In the midst of a client meeting a Financial Planner will often be required to perform some swift arithmetical gymnastics to quickly get to a solution or an answer to keep the conversation flowing. Over time, patterns within numbers and familiar equations performed enough times become etched in the brain.
Sometimes, a simple tool can be used and so we thought we might share this one which we use every day and has any number of practical uses in every day life.
Albert Einstein once said: ‘Compound interest is the eighth wonder of the world. He who understands it, earns it. He who doesn’t, pays it.’
Compound interest is essentially where interest is paid on the interest already accrued as well as the initial capital. This means that the capital increases exponentially rather than linearly.
But how quick is the increase in investment value?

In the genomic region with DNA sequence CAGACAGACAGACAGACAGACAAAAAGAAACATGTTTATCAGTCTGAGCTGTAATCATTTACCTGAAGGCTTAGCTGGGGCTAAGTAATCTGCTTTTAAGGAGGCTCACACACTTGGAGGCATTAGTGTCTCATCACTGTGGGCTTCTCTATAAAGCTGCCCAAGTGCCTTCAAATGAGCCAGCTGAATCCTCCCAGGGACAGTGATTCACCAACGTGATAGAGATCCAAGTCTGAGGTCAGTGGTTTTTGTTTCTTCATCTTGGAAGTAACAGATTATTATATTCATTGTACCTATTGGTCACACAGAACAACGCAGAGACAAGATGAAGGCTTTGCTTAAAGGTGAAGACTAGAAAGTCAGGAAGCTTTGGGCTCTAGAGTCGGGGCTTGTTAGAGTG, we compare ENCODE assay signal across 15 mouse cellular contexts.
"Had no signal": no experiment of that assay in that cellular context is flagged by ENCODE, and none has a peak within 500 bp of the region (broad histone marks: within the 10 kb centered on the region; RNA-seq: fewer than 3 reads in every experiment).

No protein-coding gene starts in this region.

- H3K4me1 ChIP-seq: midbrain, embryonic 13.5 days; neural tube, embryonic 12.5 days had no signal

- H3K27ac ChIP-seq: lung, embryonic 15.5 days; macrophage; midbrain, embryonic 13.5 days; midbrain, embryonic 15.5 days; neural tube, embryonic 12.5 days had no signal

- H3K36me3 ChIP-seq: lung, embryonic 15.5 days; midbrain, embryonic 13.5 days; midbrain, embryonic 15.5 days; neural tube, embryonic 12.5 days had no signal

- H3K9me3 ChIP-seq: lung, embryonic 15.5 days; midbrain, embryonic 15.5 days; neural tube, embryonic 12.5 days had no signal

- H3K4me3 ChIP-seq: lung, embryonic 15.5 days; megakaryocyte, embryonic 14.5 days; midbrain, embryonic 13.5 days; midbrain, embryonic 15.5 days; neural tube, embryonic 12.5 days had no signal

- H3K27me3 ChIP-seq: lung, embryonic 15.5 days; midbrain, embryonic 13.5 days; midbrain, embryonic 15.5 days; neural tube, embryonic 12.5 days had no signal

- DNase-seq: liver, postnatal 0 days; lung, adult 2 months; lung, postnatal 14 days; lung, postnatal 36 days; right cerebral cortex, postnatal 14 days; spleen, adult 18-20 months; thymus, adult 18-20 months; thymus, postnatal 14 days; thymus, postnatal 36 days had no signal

The rule of 72 is an easy way to determine how long it will take an investment to double in size.
The rule of 72 is as follows:
t = number of years an investment’s value takes to double.
r = the annual return %.
It means that 72 divided the average annual rate of return is how many years it will take for the investment to double. For bdb’s 100% equity portfolio, which has an expected annual return of c7%, it would take an investment about 10 years to double. For the bdb’s 60% equity portfolio (c6% per annum), it would take 12 years to double and for the bdb 40% equity portfolio (5.5%), 13 years.
The same rule can be applied to debt. For example, debt on a credit card with an interest rate of 20% per annum would take just 3.6 years to double.